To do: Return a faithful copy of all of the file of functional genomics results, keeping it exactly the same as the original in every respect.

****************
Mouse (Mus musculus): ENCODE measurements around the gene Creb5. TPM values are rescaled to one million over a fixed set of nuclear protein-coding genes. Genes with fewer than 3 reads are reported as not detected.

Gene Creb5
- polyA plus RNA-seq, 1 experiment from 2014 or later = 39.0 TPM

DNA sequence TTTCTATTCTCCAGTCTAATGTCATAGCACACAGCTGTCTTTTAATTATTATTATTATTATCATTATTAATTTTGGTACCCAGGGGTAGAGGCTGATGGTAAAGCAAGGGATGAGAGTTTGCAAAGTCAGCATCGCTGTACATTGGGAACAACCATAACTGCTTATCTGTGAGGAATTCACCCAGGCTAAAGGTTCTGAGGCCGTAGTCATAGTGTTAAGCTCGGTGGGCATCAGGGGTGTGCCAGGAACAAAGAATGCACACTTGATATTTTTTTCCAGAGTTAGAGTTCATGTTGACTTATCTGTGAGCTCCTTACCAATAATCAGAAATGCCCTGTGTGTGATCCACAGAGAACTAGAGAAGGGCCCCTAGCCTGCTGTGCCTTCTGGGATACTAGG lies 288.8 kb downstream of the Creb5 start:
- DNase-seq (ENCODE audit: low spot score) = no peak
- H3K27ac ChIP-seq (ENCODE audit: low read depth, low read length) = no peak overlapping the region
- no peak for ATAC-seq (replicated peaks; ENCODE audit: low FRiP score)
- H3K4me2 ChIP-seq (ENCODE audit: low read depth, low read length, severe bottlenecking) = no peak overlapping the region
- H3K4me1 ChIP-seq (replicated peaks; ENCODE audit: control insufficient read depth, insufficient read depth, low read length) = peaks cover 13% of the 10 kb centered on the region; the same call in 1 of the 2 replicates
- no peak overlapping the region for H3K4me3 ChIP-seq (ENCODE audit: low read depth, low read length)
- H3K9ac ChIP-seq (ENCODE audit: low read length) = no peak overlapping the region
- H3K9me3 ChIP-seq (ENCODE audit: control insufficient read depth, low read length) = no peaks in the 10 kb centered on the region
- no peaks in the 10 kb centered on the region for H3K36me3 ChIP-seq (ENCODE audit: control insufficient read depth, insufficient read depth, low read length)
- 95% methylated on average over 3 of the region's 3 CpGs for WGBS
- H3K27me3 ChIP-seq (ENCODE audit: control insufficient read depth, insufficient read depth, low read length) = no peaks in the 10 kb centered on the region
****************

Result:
Mouse (Mus musculus): ENCODE measurements around the gene Creb5. TPM values are rescaled to one million over a fixed set of nuclear protein-coding genes. Genes with fewer than 3 reads are reported as not detected.

Gene Creb5
- polyA plus RNA-seq, 1 experiment from 2014 or later = 39.0 TPM

DNA sequence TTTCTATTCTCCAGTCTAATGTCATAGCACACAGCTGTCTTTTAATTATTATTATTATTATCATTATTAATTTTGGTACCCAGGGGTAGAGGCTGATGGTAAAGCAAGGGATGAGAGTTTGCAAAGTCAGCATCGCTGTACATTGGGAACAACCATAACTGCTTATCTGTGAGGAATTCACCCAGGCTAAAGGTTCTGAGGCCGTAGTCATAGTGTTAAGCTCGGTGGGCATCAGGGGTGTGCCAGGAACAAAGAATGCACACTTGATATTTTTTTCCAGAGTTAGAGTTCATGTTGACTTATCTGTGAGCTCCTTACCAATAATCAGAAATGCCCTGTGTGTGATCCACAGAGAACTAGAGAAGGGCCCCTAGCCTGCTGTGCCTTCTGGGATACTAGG lies 288.8 kb downstream of the Creb5 start:
- DNase-seq (ENCODE audit: low spot score) = no peak
- H3K27ac ChIP-seq (ENCODE audit: low read depth, low read length) = no peak overlapping the region
- no peak for ATAC-seq (replicated peaks; ENCODE audit: low FRiP score)
- H3K4me2 ChIP-seq (ENCODE audit: low read depth, low read length, severe bottlenecking) = no peak overlapping the region
- H3K4me1 ChIP-seq (replicated peaks; ENCODE audit: control insufficient read depth, insufficient read depth, low read length) = peaks cover 13% of the 10 kb centered on the region; the same call in 1 of the 2 replicates
- no peak overlapping the region for H3K4me3 ChIP-seq (ENCODE audit: low read depth, low read length)
- H3K9ac ChIP-seq (ENCODE audit: low read length) = no peak overlapping the region
- H3K9me3 ChIP-seq (ENCODE audit: control insufficient read depth, low read length) = no peaks in the 10 kb centered on the region
- no peaks in the 10 kb centered on the region for H3K36me3 ChIP-seq (ENCODE audit: control insufficient read depth, insufficient read depth, low read length)
- 95% methylated on average over 3 of the region's 3 CpGs for WGBS
- H3K27me3 ChIP-seq (ENCODE audit: control insufficient read depth, insufficient read depth, low read length) = no peaks in the 10 kb centered on the region